This paper demonstrates that the pattern of silver particles embedded in the gelatin matrix of exposed and developed silver halide-based photographic film can serve as a template in a broadly applicable method for the microfabrication of metallic microstructures. In this method, a CAD file is reproduced in the photographic film by exposure and developing. The resulting pattern of discontinuous silver grains is augmented and made electrically continuous by electroless deposition of silver, and the electrically continuous structure is then used as the cathode for electrochemical deposition of an additional layer of the same or different metal. The overall process can be completed within 2 h, starting from a CAD file, and can generate electrically continuous structures with the smallest dimension in the plane of the film of ~30 μm. Structures with aspect ratio of up to 5 can also be obtained by using the metallic structures as photomasks in photolithography using SU-8 photoresist on the top of the electroplated pattern and exposed from the bottom, followed by development and electroplating through the patterned photoresist. This method of fabrication uses readily available equipment and makes it possible to develop prototypes of a wide variety of metallic structures and devices. The resulting structures - either supported on the film backing or freed from it - are appropriate for use as passive, structural materials such as wire frames or meshes and can also be used in microfluidic, microanalytical, and microelectromechanical systems.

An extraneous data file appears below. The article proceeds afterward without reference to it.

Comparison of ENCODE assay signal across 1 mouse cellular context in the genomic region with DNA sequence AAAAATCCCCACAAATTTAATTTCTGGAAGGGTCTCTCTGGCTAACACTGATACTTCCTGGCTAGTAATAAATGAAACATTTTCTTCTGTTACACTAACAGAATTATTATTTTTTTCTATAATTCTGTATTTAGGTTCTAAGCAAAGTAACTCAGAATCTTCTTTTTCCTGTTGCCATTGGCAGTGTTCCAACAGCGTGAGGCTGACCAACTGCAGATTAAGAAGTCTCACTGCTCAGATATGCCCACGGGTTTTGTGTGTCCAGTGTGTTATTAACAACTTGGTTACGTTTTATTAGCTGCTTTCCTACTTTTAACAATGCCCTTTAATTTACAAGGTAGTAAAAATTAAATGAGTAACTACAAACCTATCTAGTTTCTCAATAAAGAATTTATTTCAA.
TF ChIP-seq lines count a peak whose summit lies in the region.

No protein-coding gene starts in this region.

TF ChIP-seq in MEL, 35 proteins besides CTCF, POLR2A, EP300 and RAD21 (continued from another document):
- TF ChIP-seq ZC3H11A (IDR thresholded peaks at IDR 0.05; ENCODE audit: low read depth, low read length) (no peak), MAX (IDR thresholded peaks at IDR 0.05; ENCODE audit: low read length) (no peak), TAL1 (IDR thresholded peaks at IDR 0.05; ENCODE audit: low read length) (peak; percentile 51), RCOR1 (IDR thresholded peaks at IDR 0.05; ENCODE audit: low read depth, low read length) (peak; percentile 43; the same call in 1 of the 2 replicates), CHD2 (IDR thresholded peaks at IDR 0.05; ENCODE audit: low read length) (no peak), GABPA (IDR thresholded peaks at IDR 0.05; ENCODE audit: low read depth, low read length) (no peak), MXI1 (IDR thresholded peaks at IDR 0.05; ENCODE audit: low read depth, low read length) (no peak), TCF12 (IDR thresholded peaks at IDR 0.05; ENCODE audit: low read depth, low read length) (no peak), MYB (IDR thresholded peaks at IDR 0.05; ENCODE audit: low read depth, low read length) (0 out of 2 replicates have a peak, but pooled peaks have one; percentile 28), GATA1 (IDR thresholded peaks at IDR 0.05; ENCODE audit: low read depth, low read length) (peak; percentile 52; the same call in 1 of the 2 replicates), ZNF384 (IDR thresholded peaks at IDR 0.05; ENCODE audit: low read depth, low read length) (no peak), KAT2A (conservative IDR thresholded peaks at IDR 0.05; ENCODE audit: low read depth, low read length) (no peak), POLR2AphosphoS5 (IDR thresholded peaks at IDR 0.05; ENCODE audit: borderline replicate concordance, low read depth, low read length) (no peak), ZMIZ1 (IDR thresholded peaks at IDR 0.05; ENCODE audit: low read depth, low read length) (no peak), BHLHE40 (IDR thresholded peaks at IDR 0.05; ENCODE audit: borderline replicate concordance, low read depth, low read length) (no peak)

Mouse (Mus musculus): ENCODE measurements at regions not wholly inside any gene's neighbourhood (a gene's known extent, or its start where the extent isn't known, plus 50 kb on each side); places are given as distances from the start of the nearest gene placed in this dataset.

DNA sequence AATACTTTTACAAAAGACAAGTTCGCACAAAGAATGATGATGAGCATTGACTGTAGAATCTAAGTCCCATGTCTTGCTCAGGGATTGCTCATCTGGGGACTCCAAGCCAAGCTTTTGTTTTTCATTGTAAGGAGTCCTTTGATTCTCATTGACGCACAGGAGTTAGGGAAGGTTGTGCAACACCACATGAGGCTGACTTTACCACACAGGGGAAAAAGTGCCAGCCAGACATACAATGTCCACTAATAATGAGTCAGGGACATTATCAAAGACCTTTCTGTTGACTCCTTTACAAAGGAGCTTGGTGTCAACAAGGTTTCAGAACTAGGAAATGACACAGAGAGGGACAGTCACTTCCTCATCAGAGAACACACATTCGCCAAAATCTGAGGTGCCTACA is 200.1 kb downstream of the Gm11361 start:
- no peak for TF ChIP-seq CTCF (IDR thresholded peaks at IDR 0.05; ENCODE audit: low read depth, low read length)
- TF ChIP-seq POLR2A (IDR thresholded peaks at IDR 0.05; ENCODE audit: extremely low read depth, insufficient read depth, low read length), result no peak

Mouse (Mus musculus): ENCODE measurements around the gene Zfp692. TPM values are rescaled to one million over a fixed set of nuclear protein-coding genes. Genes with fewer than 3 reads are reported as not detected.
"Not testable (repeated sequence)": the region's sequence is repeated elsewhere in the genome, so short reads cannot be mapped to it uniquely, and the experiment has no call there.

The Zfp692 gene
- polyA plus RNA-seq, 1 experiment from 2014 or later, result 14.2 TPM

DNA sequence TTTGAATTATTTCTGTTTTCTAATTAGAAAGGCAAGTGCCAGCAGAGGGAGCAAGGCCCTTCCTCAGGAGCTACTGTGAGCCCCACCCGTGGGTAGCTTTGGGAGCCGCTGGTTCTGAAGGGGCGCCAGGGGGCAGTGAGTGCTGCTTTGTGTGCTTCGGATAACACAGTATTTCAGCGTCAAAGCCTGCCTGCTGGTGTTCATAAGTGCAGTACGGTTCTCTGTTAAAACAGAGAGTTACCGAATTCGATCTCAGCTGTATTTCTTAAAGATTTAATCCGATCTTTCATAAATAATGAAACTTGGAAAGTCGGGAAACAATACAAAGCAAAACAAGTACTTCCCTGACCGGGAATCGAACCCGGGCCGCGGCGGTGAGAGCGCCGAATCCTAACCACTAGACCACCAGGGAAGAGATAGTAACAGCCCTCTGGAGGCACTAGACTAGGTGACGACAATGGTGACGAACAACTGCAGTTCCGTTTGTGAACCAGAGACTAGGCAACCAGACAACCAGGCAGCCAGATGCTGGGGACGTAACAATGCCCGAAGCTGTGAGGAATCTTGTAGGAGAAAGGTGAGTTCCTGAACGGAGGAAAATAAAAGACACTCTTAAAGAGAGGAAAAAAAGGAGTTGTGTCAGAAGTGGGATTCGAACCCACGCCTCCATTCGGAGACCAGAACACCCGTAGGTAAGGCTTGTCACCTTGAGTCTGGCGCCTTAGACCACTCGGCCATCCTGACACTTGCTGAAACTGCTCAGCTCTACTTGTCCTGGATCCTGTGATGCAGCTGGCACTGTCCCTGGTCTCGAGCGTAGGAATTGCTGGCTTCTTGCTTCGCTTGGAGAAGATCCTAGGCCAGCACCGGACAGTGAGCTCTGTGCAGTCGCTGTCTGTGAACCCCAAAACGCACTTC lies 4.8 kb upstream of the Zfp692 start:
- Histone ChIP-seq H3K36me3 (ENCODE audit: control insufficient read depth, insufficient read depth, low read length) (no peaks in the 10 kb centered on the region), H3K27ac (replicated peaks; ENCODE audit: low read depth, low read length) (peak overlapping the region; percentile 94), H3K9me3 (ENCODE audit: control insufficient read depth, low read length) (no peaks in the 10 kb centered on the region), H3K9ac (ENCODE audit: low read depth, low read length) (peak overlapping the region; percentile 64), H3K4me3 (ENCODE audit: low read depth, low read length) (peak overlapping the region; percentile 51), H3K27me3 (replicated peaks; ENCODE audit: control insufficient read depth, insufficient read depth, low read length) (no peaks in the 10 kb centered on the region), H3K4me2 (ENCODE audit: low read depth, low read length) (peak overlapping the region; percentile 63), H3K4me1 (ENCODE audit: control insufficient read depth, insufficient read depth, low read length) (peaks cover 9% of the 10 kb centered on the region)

ASJC Scopus subject areas
- Analytical Chemistry